Friday, June 14, 2024

Your guide to the L.A. city controller election: Paul Koretz vs. Kenneth Mejia

Must read


Term limits are forcing Los Angeles City Controller Ron Galperin to step down, nine years after he took office. The two candidates running to replace him, City Councilmember Paul Koretz and certified public accountant Kenneth Mejia, are now locked in one of the most negative campaigns of this year’s municipal election.

Koretz has hit Mejia over incendiary social media posts where he called President Biden a racist, a rapist or both. He highlighted the activities of Mejia campaign workers who have disrupted or shut down mayoral debates. And he has reminded voters that Mejia, while supporting Green Party presidential candidate Jill Stein, circulated an image of himself holding an oversized, photoshopped image of Hillary Clinton behind bars wearing an orange prison jumpsuit.

Mejia, in turn, has portrayed Koretz as ineffective and unethical — an establishment politician supported by the city’s police union, real estate interests and the fossil fuel industry. (After Mejia confronted Koretz over a campaign fundraiser that featured the president of a Bakersfield oil company, Koretz gave the businessman’s donation back.)

On social media, Mejia has focused on management problems inside the city’s animal shelters, undercutting Koretz’s reputation as a longtime animal advocate. And he has been a relentless critic of the LAPD, decrying the size of the police budget, which he described as “bloated,” and proposing audits on an array of police operations.

Mejia is now the frontrunner, having come in nearly 20 points ahead of Koretz in the primary. The winner will spend the next four years working as the city’s auditor, chief accounting officer and paymaster, sending payment to contractors and cops alike.


Who are the candidates?

Koretz got his start in politics at UCLA, where he co-founded the Bruin Democratic Club in 1973. He worked for then-Councilmember Zev Yaroslavsky and the California League of Conservation Voters. He also won a seat on the West Hollywood City Council in 1988. A dozen years later, he joined the state Assembly. And in 2009, he was elected to the L.A. City Council, representing parts of the Westside and San Fernando Valley.

In his first bid for citywide office, Koretz has touted his focus on renters’ rights, his advocacy for animal anti-cruelty laws and his environmental policies.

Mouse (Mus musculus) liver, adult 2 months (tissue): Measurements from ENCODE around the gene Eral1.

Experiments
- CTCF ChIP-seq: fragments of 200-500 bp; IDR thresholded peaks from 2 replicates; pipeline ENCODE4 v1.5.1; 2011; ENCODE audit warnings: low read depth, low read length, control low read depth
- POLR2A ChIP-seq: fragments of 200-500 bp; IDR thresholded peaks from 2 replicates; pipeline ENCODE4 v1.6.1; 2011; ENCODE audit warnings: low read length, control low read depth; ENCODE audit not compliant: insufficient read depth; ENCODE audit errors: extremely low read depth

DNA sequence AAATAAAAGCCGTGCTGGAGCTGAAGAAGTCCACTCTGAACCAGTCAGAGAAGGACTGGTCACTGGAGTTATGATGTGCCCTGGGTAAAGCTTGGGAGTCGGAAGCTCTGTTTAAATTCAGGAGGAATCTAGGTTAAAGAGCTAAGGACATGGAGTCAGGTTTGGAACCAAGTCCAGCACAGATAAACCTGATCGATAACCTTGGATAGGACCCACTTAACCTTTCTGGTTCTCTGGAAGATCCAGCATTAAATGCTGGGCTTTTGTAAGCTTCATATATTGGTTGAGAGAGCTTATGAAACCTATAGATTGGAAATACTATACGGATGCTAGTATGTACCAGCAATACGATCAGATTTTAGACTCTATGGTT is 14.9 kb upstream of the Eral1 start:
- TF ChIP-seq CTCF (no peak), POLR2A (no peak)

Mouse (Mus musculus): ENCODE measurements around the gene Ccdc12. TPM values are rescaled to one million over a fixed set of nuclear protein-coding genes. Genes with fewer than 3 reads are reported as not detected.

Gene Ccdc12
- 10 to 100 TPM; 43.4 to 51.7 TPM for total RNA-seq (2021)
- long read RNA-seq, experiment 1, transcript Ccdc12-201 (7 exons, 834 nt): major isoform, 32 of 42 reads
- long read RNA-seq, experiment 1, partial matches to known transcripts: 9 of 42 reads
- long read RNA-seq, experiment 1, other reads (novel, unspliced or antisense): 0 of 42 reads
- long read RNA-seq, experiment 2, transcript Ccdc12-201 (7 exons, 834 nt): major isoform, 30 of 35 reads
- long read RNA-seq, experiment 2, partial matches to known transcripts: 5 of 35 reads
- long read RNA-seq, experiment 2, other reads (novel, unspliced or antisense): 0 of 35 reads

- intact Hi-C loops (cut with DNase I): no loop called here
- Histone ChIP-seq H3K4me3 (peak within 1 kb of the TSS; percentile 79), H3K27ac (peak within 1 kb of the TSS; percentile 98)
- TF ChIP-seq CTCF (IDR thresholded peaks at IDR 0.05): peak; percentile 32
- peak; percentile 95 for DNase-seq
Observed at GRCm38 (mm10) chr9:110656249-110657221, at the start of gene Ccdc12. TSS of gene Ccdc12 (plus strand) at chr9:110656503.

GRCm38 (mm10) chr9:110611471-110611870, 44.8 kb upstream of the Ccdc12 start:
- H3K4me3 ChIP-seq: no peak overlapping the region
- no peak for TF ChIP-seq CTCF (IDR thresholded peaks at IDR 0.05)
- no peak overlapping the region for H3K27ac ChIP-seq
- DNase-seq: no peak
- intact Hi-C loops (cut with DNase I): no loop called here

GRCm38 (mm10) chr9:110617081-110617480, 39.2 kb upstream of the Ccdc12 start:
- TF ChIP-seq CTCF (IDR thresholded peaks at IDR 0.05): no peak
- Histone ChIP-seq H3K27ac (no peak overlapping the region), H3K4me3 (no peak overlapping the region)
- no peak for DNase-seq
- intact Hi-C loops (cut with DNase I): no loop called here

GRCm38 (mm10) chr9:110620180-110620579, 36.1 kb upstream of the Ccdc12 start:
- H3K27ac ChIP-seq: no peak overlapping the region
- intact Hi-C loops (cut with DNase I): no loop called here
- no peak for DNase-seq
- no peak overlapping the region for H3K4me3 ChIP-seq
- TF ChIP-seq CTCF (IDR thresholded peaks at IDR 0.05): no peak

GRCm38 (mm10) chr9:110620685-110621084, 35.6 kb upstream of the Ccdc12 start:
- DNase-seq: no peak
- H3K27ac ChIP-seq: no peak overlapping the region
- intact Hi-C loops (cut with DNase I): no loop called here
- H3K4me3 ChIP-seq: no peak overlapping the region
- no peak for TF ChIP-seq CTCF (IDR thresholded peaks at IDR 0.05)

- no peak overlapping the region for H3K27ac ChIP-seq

Throughout his career, Koretz has been a vocal advocate for organized labor, particularly unions that represent public employees. But unions have not been heavily involved in the controller’s race. Among the few to step in is Laborers’ International Union of North America Local 300, which provided funding for the Committee for a Sane L.A., a group opposed to Mejia’s campaign.

Mejia, for his part, has held jobs over the past decade with Ernst & Young, Canyon Capital Advisors, Activision and other companies. He is a three-time political candidate, having run for a congressional seat in L.A. in 2016, 2017 and 2018.

In his first bid for city office, Mejia has used his campaign to produce charts and graphics that illustrate city spending decisions and illuminate the working of city government. Those graphics, on social media and old-school billboards, have shown the amount of money provided to the LAPD, the cost of city legal payouts, the locations of park facilities and other information.

For L.A.’s political left, a Mejia victory would be a huge coup, possibly setting him up for a run for mayor in 2026.

An activist with the Los Angeles Tenants Union, Mejia protested last year outside the San Fernando Valley home of Councilmember Paul Krekorian, demanding that the city purchase a Chinatown apartment building where tenants are facing huge rent hikes. He repeatedly attended demonstrations outside the home of Mayor Eric Garcetti, where Black Lives Matter-Los Angeles denounced the idea of Garcetti securing a post in the Biden administration.

Get the lowdown on L.A. politics

In this pivotal election year, we’ll break down the ballot and tell you why it matters in our L.A. on the Record newsletter.

You may occasionally receive promotional content from the Los Angeles Times.


Where the candidates stand on public safety

The city controller does not have a say on how much each department receives in the city budget. But that hasn’t stopped the two candidates from staking out different positions on police spending — and public safety overall.